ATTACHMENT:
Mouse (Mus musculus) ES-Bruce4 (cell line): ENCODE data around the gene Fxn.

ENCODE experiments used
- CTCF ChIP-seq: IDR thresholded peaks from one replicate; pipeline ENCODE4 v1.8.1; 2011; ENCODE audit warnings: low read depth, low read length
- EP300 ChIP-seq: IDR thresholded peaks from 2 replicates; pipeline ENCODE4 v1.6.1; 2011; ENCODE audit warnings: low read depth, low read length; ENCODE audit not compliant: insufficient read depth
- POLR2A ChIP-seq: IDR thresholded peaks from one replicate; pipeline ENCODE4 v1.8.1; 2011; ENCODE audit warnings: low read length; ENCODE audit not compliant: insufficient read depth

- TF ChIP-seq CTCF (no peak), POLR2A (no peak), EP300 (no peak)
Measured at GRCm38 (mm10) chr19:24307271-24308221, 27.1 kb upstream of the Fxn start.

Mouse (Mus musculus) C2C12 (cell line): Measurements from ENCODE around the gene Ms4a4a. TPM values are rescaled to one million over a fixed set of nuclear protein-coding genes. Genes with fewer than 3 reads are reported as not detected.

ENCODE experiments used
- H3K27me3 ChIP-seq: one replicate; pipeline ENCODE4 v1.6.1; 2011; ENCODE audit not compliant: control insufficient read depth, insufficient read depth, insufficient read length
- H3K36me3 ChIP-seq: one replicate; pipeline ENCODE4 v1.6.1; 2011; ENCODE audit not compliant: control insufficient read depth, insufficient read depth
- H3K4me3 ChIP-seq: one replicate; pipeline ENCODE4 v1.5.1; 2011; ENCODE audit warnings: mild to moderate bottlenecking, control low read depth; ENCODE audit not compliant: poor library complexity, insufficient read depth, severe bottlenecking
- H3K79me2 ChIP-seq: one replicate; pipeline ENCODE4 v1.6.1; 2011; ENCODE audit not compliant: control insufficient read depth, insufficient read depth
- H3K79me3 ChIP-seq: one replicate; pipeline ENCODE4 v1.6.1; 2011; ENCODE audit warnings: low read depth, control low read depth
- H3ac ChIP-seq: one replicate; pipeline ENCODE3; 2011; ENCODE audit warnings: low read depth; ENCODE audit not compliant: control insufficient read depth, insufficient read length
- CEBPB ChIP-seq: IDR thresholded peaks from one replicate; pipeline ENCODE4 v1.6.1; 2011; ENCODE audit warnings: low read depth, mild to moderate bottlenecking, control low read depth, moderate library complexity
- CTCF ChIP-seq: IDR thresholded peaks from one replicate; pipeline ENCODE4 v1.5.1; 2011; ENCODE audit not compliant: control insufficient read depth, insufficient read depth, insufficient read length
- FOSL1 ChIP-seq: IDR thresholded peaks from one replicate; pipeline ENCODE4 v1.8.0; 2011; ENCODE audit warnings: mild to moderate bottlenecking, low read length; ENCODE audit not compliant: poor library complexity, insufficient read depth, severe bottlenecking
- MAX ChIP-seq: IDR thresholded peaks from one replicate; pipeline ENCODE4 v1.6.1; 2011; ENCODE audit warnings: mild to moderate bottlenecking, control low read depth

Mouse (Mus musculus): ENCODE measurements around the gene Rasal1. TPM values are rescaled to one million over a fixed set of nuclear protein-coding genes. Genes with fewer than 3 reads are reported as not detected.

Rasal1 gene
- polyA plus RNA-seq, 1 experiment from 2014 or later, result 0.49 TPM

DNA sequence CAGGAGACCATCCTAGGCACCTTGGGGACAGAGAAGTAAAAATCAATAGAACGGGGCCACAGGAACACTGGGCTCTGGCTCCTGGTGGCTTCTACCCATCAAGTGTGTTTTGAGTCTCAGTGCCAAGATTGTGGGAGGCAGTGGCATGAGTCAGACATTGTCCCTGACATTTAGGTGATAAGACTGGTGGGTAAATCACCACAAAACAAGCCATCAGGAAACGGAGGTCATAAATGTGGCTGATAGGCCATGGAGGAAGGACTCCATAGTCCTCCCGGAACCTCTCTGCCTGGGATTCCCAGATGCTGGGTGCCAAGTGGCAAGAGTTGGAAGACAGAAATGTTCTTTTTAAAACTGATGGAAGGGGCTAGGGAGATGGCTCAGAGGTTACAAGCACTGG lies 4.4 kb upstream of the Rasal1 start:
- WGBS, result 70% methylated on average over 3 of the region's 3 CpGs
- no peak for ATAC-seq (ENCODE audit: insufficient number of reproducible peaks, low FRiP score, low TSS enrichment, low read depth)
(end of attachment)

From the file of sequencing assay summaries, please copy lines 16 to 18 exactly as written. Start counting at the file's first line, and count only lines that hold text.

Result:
- CEBPB ChIP-seq: IDR thresholded peaks from one replicate; pipeline ENCODE4 v1.6.1; 2011; ENCODE audit warnings: low read depth, mild to moderate bottlenecking, control low read depth, moderate library complexity
- CTCF ChIP-seq: IDR thresholded peaks from one replicate; pipeline ENCODE4 v1.5.1; 2011; ENCODE audit not compliant: control insufficient read depth, insufficient read depth, insufficient read length
- FOSL1 ChIP-seq: IDR thresholded peaks from one replicate; pipeline ENCODE4 v1.8.0; 2011; ENCODE audit warnings: mild to moderate bottlenecking, low read length; ENCODE audit not compliant: poor library complexity, insufficient read depth, severe bottlenecking